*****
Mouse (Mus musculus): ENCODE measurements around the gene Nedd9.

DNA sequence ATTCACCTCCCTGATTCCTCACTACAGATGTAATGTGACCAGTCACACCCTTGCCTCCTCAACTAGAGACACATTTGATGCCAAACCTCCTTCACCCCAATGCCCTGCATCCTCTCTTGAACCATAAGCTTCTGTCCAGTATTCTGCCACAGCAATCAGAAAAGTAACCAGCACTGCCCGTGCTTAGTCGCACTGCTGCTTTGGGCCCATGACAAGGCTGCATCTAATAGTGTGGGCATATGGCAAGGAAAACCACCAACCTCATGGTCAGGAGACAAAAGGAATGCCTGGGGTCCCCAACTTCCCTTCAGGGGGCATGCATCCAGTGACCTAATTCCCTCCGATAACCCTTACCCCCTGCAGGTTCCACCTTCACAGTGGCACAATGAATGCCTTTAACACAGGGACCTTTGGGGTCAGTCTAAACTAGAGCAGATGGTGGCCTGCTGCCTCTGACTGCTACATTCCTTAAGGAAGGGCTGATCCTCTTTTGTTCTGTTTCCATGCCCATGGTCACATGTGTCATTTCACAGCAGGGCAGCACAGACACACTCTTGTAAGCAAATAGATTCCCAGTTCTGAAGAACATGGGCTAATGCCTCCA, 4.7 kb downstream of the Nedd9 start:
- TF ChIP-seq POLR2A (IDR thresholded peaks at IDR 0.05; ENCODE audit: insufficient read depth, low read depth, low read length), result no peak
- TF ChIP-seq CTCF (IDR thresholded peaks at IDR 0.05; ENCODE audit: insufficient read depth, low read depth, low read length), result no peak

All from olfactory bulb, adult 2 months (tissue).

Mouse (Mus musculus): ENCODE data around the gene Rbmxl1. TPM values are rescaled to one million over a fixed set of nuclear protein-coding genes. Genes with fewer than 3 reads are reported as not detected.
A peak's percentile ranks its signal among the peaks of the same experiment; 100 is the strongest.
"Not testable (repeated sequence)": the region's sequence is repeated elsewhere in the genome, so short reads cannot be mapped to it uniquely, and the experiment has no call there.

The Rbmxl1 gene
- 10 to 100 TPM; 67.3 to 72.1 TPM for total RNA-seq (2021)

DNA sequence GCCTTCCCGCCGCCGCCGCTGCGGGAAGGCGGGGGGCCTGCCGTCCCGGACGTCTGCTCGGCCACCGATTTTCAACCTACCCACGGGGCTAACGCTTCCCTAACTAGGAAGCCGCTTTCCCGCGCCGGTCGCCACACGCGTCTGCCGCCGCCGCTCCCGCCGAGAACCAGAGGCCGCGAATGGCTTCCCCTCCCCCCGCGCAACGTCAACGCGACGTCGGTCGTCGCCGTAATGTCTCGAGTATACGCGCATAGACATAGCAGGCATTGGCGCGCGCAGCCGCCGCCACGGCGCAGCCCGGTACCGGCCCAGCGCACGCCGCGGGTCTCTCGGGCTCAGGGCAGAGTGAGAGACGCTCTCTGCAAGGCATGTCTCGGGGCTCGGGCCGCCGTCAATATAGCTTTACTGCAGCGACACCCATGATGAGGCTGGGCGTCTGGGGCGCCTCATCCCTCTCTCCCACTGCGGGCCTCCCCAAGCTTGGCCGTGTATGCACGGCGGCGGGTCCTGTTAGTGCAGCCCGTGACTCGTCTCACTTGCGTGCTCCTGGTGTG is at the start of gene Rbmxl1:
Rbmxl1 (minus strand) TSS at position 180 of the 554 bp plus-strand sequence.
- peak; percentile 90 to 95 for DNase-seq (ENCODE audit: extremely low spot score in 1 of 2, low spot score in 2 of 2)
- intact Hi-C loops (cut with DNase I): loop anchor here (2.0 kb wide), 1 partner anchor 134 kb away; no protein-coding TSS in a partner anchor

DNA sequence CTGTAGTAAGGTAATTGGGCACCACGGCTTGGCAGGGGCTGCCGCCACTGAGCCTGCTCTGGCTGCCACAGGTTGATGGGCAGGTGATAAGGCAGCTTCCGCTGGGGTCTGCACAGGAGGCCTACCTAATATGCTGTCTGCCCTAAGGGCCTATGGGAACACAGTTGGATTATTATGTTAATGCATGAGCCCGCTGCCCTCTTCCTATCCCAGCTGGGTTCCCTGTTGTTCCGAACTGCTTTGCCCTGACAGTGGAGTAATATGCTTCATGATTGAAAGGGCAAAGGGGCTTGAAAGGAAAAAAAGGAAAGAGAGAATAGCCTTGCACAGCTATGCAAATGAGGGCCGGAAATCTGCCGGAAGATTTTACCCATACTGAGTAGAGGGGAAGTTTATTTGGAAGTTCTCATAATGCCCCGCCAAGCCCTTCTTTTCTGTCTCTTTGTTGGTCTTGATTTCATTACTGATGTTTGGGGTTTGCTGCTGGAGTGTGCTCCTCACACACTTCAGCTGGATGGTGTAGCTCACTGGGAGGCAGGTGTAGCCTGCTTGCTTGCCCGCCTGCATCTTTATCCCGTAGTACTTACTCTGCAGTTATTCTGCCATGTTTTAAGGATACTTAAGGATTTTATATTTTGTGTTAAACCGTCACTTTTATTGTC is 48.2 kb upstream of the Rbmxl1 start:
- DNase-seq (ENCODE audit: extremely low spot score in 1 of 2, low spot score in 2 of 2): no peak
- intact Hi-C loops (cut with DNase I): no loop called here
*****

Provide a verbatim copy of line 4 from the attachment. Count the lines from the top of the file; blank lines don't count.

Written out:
- TF ChIP-seq CTCF (IDR thresholded peaks at IDR 0.05; ENCODE audit: insufficient read depth, low read depth, low read length), result no peak